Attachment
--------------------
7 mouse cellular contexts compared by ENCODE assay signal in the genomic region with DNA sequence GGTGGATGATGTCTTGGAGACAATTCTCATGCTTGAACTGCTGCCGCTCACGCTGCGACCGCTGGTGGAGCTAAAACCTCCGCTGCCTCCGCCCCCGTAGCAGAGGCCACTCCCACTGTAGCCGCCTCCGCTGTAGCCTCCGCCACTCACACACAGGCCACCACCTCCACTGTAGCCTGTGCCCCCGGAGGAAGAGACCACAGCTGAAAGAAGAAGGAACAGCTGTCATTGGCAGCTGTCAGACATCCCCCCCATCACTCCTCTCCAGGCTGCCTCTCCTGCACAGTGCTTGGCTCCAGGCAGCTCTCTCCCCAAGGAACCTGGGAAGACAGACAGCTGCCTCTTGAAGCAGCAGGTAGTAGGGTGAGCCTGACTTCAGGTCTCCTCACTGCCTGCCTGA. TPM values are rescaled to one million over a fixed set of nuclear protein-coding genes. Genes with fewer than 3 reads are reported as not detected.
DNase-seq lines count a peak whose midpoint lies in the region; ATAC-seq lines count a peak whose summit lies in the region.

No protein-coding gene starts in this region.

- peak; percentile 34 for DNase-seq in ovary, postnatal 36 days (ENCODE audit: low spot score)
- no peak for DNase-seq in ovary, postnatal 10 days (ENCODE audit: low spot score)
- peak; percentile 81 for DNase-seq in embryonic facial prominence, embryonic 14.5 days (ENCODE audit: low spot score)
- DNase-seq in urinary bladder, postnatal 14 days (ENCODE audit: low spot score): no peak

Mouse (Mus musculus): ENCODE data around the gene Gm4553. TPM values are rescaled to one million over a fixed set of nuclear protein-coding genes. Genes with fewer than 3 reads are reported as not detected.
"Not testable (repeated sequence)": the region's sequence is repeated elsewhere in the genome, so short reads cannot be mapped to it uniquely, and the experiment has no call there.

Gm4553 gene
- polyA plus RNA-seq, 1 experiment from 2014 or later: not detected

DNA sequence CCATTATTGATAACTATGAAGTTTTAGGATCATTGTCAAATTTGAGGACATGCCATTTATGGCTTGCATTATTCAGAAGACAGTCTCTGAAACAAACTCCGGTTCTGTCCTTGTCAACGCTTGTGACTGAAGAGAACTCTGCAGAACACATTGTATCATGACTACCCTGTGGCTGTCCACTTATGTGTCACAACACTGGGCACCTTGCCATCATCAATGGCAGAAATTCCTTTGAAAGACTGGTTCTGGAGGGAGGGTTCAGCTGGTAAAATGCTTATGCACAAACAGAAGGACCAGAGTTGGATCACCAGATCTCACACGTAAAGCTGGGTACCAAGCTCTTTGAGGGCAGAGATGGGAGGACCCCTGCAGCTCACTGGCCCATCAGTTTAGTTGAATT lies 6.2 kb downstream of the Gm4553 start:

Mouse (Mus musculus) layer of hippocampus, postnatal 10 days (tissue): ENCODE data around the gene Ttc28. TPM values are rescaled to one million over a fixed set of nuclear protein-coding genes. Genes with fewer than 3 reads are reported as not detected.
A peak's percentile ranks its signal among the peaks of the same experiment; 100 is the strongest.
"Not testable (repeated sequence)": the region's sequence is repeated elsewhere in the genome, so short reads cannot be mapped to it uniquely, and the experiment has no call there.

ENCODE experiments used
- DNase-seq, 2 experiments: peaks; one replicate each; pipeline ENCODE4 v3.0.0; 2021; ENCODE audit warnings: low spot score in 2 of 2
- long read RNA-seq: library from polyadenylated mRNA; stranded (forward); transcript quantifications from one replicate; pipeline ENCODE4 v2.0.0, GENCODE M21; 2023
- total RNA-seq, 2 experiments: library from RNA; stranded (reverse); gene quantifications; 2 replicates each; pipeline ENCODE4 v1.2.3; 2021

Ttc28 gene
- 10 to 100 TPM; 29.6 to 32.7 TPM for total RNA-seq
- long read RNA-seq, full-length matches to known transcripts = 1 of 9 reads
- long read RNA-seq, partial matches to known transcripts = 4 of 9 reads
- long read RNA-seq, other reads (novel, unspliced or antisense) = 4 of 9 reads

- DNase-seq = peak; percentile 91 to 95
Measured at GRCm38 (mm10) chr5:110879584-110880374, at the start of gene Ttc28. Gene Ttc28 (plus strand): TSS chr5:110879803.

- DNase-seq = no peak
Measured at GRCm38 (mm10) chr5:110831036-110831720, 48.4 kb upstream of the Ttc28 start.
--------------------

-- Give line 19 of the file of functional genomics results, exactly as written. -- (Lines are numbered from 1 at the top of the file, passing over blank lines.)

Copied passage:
- total RNA-seq, 2 experiments: library from RNA; stranded (reverse); gene quantifications; 2 replicates each; pipeline ENCODE4 v1.2.3; 2021